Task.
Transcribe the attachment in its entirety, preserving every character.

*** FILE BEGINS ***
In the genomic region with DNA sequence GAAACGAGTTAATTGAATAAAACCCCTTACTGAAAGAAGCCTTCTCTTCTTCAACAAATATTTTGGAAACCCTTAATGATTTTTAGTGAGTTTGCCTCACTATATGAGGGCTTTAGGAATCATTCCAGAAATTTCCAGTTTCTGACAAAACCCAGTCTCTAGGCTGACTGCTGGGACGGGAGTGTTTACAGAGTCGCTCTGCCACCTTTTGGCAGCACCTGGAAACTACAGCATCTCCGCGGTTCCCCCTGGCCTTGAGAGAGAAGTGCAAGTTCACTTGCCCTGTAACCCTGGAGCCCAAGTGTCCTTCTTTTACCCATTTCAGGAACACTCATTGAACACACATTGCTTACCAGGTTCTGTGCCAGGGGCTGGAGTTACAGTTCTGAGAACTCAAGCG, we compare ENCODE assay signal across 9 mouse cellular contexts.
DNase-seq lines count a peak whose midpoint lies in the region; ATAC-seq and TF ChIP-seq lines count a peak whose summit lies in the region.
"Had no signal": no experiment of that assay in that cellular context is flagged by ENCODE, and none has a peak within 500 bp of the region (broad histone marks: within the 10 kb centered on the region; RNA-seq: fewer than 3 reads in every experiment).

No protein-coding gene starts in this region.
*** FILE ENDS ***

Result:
In the genomic region with DNA sequence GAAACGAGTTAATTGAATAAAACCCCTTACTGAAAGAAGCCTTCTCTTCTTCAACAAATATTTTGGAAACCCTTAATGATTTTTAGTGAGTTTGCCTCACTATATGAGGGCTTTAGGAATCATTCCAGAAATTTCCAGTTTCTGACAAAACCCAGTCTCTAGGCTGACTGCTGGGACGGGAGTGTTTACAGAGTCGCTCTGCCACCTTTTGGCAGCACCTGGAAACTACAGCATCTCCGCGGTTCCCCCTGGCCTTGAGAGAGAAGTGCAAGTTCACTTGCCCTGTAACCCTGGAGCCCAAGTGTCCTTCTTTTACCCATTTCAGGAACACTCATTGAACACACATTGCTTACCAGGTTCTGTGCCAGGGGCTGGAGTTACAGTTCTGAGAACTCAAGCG, we compare ENCODE assay signal across 9 mouse cellular contexts.
DNase-seq lines count a peak whose midpoint lies in the region; ATAC-seq and TF ChIP-seq lines count a peak whose summit lies in the region.
"Had no signal": no experiment of that assay in that cellular context is flagged by ENCODE, and none has a peak within 500 bp of the region (broad histone marks: within the 10 kb centered on the region; RNA-seq: fewer than 3 reads in every experiment).

No protein-coding gene starts in this region.